Larry Niven says, there is no cause so worthy that you cannot find a fool following it. I've been working on a paper for English class about negative-interest currency. There's plenty of material out there about it, but... there are a lot of cranks out there who have problems with the monetary system.
And the cranks make the reasoned thinkers look like deluded fools. It's like speaking out about fluoridated water -- immediately, everyone thinks you're going to bomb Russia to preserve our Purity Of Essence.
There are a lot of thinkers out there who look at the current monetary system, see its flaws, and try to point them out and suggest real alternatives. And then there are those who see the flaw, and push their argument past all logic.
There's a legal case I reference in the first part of the paper, to illustrate that money is actually nothing more than bank-created debt. It's a case that occurred in MN back in '68, where one J. Daly sued to prevent a foreclosure. The original basis of his argument was that the debt was illegal, because the bank did not loan him someone else's money, but instead created the money out of thin air.
This part is absolutely true. The president of the bank testified in open court that it is true. The Federal Reserve used to publish a booklet saying the same thing. (And there are plenty of people out there saying they quit publishing it because it told money's dirty little secret. There are others who try to discredit the booklet by saying the Federal Reserve chose its wording poorly. I don't know about you, cobber, but I find an argument that the system is fine because the Federal Reserve is incompetent do be less than convincing. Anyway...)
But it's what happens next...
The court is a local Justice Court, with a Justice of the Peace presiding. The justice has very specific limits on what kinds of cases he can try, and this case is outside those limits. Not only does he ignore a higher court injunction, but he goes so far as to declare all bank debt null and void because it's unconstitutional on the grounds that private banks cannot create money. This penny-ante JotP claims to have a legal opinion worth more than the Supreme Court. When the higher courts come down on him, Daly is his attorney. Faster than you can say conflict of interest, Daly was disbarred. Justice Mahoney died within 6 months of the case, and didn't the conspiracy theorists have fun with that! And this is my point.
Because some loud people think that Mahoney was killed, and because a tax-dodging lawyer tried to find legal justification for his actions by indicting the Federal Reserve, any discussion of money that cites this case has to either ignore, defend, or deflect accusations that have nothing to do with the merits of the important part. And, because Daly has been painted as a crank (I just did it myself, and I never met they guy) it makes anything he says suspect.
The important part of this case, as far as I am concerned, is that the president of a bank stood up in court and, on the record, said that his bank created money out of thin air.
But that simple but important fact is tainted because a couple of the players pushed it too far, and a few nutjobs put their shoulders to the wheel of insanity. It's no secret that I am a conspiracy buff, to a certain extent. I disbelieve a lot of conventional wisdom about a lot of things. That doesn't mean I swallow every new conspiracy theory whole. I just feel there are important questions that have not been answered to my satisfaction (like where exactly is the plane? If you know what I'm talking about, you know what I'm talking about; if you don't, it wouldn't help either of us for me to explain).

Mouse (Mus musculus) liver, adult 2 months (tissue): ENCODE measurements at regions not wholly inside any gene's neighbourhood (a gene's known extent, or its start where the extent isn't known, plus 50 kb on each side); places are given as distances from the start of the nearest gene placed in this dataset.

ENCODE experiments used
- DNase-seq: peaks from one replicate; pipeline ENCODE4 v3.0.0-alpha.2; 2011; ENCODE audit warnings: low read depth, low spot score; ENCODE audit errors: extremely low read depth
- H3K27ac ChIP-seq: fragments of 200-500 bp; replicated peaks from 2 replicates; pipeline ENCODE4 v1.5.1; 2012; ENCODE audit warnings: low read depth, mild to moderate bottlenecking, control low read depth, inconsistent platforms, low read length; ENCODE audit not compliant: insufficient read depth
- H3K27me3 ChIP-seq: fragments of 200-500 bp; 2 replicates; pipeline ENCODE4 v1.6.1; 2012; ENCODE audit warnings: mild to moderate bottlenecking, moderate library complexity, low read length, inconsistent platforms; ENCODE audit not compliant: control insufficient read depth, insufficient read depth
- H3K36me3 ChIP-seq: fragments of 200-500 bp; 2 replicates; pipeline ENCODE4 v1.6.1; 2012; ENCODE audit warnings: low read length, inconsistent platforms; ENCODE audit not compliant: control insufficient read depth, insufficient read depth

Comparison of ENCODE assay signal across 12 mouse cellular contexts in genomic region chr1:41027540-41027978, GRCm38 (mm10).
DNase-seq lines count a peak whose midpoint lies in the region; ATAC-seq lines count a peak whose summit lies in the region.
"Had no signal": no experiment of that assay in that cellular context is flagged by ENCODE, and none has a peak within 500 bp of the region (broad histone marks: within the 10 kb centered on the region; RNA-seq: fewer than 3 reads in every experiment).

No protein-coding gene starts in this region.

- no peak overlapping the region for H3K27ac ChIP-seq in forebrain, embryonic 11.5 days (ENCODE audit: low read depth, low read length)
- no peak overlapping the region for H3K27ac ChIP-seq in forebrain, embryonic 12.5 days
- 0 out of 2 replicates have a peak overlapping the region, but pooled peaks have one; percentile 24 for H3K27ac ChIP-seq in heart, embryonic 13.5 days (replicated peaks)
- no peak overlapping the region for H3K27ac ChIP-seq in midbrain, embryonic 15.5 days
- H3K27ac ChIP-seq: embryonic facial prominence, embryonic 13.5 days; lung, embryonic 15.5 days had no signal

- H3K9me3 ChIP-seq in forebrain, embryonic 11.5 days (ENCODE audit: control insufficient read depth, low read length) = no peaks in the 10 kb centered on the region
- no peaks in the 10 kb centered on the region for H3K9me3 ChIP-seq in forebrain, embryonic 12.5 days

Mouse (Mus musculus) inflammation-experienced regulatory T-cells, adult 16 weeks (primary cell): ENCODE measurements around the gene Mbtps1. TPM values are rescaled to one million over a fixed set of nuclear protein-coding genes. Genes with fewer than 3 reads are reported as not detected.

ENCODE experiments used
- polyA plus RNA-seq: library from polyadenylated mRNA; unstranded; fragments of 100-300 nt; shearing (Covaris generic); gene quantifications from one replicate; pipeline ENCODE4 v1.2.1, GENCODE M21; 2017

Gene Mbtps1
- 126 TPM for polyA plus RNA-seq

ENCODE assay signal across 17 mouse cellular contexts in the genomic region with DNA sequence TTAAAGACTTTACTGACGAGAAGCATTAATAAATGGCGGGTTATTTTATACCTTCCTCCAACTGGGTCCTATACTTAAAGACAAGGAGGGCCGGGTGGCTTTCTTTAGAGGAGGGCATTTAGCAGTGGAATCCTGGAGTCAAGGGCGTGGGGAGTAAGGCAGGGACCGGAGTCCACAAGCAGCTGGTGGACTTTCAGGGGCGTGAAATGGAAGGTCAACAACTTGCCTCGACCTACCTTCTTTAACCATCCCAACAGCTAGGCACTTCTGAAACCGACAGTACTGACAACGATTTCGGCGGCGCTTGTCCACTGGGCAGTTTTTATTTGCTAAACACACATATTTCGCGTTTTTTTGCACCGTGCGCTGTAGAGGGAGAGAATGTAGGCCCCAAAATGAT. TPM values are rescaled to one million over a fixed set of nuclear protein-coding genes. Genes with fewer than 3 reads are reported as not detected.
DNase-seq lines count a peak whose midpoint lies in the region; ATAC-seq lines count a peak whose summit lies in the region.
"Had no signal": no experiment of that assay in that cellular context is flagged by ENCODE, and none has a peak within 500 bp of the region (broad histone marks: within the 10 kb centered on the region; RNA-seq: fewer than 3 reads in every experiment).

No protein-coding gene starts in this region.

We were doing peer-editing on a paper this week, a compare/contrast paper using 2 sources on the same subject as our final. At least one person refused to even try to edit my paper because they felt the subject material would be beyond them. They didn't understand that they didn't have to know anything or care about the subject -- they just needed to see if I did a good job comparing, contrasting, and most importantly, citing my sources. This person asked my why I wasn't studying to become an economist. "Because I'm fascinated by it, but I don't want to make it my career. And because the very first thing they would do, would be to drill all the heresies out of my head, or fail me if I clung to my belief that the system is profoundly dysfunctional in and of itself."
In and of itself. Hmmm. This has been a common thread in discussions lately, I think I've used this phrase 6 or 7 times -- 15 or 20 if you count rough drafts.
In my previous post I tried to put together a poem centered on a comment I made because I had been thinking about the old quote by James Branch Cabell (who is frequently referenced by Larry Niven, btw, thus lending a pleasant circularity to this entry) "An optimist believes we live in the best of all possible worlds, a pessimist knows this is true". I dont think it really captured the point I was hoping to make. So here's the line that started it all, the bit that was lost in translation from aphorism to acrostic:
What a terrible world this would be if there were no room for improvement.
The “utopian anarchy” that unites most science fictional wish-fantasies - We're heading out the door to San Diego's extravaganza -- even bigger than our famous Zoo -- Comicon International, with overseas guests in tow. And so, ...
2 days ago